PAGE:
Monday, August 21, 2000

Crosby pays tribute to musicians who have 'Counted'

        When musician David Crosby wanted to interview Whoopi Goldberg for his book about benefit concerts, she told him to bring a camera with him. Why?

        “Because it's supposed to be a documentary, fool!” the Comic Relief co-founder told him.

        What a fine documentary it turned out to be, the four-hour Stand and Be Counted (9-11 p.m. today and Tuesday, Learning Channel).

  What: Stand and Be Counted, a David Crosby documentary about music's role in political activism.
  When: 9-11 p.m. today and Tuesday.
  Where: The Learning Channel
        The Rock and Roll Hall of Fame member has interviewed a who's who of rock stars and edited their comments with clips of Live Aid, Farm Aid, Bangladeshand Amnesty International fund-raising concerts.

        “All my life I've been fascinated . . . by the courage of people who stick up for what they believe in — Pete Seeger, Woody Guthrie, Harry Belafonte and Joan Baez. And I wanted to ask them, "Why? Why do you do this?' ” Mr. Crosby explained in the film.

        Wisely he put Mr. Seeger, Mr. Guthrie and the history of musical causes in the second hour.

        So Stand and Be Counted opens with greatest hits from benefit concerts:

        “Layla” (Eric Clapton), “Every Breath You Take” (Bruce Springsteen and Sting), “Maggie's Farm” (Bob Dylan), “Runaway” (Bonnie Raitt), “Bangladesh” (George Harrison), “Running on Empty” (Jackson Browne), “Suite: Judy Blue Eyes (Crosby, Stills & Nash), “Scarecrow” (John Mellencamp) and the “We Are the World” celebrity sing-along.

        “People were very generous about letting us use great music in it. It really is a historical document,” Mr. Crosby told TV critics last month.

        Only a respected, veteran rocker like Mr. Crosby could have pulled this together. “I had at least a passing acquaintance with almost everybody that we talked to,” he said.

        For the film, he chatted with Phil Collins, Elton John, Carlos Santana, Willie Nelson, Mr. Belafonte, Carly Simon, Graham Nash, Tracy Chapman, Don Henley and 50 more musicians.

        The most impressive scenes, though, are of Bob Geldof returning to the African plains which were packed 15 years ago with the starving people who inspired him to create the Live Aid concerts in 1985.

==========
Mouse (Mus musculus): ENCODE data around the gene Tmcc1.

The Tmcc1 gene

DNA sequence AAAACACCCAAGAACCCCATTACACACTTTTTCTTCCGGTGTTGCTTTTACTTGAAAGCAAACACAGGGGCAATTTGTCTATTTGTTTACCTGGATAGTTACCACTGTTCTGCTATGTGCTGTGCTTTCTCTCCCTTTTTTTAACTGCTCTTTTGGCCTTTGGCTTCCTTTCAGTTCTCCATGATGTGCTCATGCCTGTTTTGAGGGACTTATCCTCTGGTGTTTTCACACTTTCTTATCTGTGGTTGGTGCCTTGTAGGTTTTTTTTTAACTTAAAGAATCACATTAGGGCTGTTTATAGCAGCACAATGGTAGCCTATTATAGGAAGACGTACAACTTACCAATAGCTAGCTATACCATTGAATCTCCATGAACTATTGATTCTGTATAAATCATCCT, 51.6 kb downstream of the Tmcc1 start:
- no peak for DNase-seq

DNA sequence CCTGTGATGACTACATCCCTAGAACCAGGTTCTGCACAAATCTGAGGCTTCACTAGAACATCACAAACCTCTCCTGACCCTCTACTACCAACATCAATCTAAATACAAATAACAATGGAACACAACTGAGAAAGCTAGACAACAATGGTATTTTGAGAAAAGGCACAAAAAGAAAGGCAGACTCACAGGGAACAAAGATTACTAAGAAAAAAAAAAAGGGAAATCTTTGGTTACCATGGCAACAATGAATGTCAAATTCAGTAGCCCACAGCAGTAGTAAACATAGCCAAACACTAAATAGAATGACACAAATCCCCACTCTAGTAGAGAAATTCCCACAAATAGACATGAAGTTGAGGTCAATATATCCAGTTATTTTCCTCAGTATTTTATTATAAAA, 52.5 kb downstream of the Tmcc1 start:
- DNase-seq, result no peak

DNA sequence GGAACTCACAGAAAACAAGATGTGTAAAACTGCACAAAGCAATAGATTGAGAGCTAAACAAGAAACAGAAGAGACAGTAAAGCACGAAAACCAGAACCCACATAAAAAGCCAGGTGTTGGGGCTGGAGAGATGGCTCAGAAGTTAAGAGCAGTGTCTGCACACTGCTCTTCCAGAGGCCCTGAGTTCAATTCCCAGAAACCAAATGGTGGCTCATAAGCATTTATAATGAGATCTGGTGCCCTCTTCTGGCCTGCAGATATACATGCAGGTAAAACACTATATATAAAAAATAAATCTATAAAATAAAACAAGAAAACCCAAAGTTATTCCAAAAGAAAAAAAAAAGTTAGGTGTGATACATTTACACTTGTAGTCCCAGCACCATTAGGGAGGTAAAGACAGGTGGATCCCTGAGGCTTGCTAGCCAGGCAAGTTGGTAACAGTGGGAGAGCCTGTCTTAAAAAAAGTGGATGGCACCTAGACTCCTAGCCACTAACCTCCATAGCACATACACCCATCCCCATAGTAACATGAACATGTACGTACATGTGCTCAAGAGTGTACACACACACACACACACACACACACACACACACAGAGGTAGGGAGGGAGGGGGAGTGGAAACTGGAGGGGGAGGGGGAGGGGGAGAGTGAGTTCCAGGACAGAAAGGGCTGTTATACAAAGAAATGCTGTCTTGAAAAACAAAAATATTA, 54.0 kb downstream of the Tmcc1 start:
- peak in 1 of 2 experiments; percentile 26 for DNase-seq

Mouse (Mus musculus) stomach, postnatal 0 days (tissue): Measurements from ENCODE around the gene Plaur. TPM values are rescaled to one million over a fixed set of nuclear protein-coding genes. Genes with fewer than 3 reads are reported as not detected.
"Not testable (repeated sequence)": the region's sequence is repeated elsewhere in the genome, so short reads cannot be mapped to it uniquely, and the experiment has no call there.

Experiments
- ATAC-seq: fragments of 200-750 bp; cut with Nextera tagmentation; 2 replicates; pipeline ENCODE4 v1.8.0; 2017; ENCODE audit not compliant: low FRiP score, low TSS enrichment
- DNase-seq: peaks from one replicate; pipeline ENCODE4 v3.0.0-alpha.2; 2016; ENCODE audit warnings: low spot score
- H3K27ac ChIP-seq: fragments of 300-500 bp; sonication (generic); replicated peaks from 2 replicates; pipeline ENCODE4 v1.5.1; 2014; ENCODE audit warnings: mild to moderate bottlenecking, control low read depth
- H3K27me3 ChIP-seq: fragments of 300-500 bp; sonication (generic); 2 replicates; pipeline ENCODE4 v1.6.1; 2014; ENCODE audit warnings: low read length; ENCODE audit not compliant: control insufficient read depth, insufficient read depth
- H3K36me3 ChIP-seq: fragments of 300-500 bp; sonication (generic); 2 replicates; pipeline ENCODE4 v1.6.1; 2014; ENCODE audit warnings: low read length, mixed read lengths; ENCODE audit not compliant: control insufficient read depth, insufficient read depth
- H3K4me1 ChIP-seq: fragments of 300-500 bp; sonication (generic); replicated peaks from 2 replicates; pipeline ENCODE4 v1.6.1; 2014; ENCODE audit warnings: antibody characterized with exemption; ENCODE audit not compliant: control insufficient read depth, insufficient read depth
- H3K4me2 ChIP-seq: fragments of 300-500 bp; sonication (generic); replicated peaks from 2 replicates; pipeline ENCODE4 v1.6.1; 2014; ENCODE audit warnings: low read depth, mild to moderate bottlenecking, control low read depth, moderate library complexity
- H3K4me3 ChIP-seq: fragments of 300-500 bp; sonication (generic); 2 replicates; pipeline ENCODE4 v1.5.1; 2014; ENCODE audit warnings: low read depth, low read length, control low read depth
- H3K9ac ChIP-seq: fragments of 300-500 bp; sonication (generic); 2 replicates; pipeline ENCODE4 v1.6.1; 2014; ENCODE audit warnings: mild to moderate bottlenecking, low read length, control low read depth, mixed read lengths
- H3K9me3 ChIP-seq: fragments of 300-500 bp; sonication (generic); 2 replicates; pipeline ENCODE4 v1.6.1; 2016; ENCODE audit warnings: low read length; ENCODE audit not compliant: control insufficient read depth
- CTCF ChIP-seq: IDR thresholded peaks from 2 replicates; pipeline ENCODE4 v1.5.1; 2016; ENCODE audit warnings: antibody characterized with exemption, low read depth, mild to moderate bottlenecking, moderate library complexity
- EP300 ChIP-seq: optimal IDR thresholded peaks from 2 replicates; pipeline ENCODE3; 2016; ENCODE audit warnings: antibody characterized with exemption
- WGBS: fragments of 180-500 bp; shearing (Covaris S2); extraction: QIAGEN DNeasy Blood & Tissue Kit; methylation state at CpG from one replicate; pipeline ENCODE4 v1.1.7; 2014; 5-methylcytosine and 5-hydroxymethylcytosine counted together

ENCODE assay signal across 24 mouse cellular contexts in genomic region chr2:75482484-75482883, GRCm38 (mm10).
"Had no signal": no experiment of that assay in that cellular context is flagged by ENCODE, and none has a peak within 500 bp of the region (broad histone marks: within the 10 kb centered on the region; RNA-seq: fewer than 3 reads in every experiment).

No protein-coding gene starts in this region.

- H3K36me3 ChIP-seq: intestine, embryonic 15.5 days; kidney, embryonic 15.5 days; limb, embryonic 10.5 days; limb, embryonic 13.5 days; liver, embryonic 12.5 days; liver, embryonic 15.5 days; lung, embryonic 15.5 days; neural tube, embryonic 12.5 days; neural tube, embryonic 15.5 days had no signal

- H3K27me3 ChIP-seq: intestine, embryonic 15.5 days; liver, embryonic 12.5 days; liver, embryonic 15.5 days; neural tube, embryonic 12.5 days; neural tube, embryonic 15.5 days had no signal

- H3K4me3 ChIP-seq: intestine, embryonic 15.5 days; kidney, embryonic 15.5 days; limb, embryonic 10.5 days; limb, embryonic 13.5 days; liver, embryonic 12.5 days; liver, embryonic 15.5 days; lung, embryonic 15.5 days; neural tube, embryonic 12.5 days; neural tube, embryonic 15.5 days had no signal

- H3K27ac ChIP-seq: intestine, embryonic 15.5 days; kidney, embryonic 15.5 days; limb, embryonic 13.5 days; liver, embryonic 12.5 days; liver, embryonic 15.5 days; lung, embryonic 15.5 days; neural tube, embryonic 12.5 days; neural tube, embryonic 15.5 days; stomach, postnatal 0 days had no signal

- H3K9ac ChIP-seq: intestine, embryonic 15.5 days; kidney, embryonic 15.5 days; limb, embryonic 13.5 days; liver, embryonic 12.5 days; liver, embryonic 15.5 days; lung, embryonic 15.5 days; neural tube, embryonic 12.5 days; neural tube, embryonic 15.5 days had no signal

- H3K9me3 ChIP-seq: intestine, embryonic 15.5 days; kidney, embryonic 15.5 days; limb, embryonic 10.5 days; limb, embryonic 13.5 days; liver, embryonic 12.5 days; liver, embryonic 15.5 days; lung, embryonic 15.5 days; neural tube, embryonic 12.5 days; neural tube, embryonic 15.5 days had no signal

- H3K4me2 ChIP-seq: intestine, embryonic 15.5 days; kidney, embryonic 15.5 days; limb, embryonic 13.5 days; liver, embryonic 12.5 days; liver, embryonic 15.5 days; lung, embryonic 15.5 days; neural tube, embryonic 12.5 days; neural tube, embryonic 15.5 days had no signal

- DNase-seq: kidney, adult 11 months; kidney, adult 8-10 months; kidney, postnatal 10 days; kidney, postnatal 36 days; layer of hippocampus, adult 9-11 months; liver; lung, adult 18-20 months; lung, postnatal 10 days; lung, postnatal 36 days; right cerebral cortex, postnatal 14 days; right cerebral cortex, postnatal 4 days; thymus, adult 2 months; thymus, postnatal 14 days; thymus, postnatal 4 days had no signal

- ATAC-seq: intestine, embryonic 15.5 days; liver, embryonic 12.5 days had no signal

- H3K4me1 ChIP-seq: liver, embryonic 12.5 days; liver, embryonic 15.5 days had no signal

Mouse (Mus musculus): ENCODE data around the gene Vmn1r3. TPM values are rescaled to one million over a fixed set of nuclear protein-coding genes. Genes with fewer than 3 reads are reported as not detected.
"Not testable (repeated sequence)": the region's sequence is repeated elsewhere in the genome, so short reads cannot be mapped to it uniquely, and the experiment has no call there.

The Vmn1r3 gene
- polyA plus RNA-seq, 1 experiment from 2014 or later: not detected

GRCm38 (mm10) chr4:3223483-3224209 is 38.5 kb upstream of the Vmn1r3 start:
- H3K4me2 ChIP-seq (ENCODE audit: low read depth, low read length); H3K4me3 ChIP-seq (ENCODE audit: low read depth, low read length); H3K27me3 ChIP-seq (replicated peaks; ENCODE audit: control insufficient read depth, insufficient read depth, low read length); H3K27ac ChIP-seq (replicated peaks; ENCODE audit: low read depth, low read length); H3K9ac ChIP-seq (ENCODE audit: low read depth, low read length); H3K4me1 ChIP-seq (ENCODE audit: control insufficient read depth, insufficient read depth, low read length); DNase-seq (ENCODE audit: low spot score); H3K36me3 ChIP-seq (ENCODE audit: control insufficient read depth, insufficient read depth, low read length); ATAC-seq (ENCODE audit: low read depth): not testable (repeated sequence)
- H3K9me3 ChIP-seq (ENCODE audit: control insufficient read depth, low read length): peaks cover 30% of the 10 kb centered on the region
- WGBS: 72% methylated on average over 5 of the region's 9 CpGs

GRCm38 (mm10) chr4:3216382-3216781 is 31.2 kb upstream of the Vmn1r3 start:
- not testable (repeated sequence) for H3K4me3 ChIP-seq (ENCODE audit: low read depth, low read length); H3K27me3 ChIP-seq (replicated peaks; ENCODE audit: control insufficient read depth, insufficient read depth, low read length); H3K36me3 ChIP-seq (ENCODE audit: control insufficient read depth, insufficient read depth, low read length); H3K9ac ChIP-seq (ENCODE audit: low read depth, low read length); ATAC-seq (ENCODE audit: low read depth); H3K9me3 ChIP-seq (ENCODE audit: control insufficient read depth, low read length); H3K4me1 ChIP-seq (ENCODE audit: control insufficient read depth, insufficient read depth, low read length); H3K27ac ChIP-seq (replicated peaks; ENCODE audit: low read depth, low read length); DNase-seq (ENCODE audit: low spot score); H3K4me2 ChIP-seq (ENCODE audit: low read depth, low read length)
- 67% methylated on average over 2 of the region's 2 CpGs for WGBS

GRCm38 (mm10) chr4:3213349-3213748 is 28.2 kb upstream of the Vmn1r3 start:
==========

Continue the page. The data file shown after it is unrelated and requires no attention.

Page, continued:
“Instead of feedlots full of human beings waiting to die by the thousands, by the ten-thousands, you see green land, and we know we did that,” Mr. Crosby said.

        “I think we have affected things,” he said with great satisfaction.

        “People standing up for what they believe in is an incredible force. There's nothing more powerful in the world than an idea, and the idea of a human being doing exemplary acts of humanity inspires other people,” he said.

        “That's what we're trying to get across: That if you believe in something strongly enough, and you are willing to stand up for what you believe in, it will affect people around you in a ripple that spreads out. You can effect the world. And it's happened over and again.”

        According to Mr. Crosby, U.S. musical activism dates back nearly 150 years. An anti-war benefit concert held shortly after the Civil War featured “an orchestra of 1,000 and a chorus of 2,000 to sing and play about peace,” he said.

        Music fueled the union movement in the early 1900s, and the civil rights movement and Vietnam War protests in the 1960s.

        “We thought we could stop it (the Vietnam War) in a year by being activists. But it took us 10,” he said. “I don't think anybody would discount the effect of activism on ending that war.”

        Why wasn't the film sold to MTV or VH1?

        “Stand and Be Counted is not just about the music,” explained Jana Bennett, the Learning Channel's general manager. “It's about the people, the tragedies, the triumphs and our history over the last 50 years . . . It's a people's history.”

        For a long time, it was just going to be a book. A film was the farthest thing from the mind of Mr. Crosby, whose father, Floyd, won an Oscar for cinematography for Tabu (1931).

        “I know that documentaries are very hard to sell,” he said. “Nothing blows up (in documentaries). There's no car chase. Nobody takes their top off.”

        True. But his has some great rock 'n' roll.



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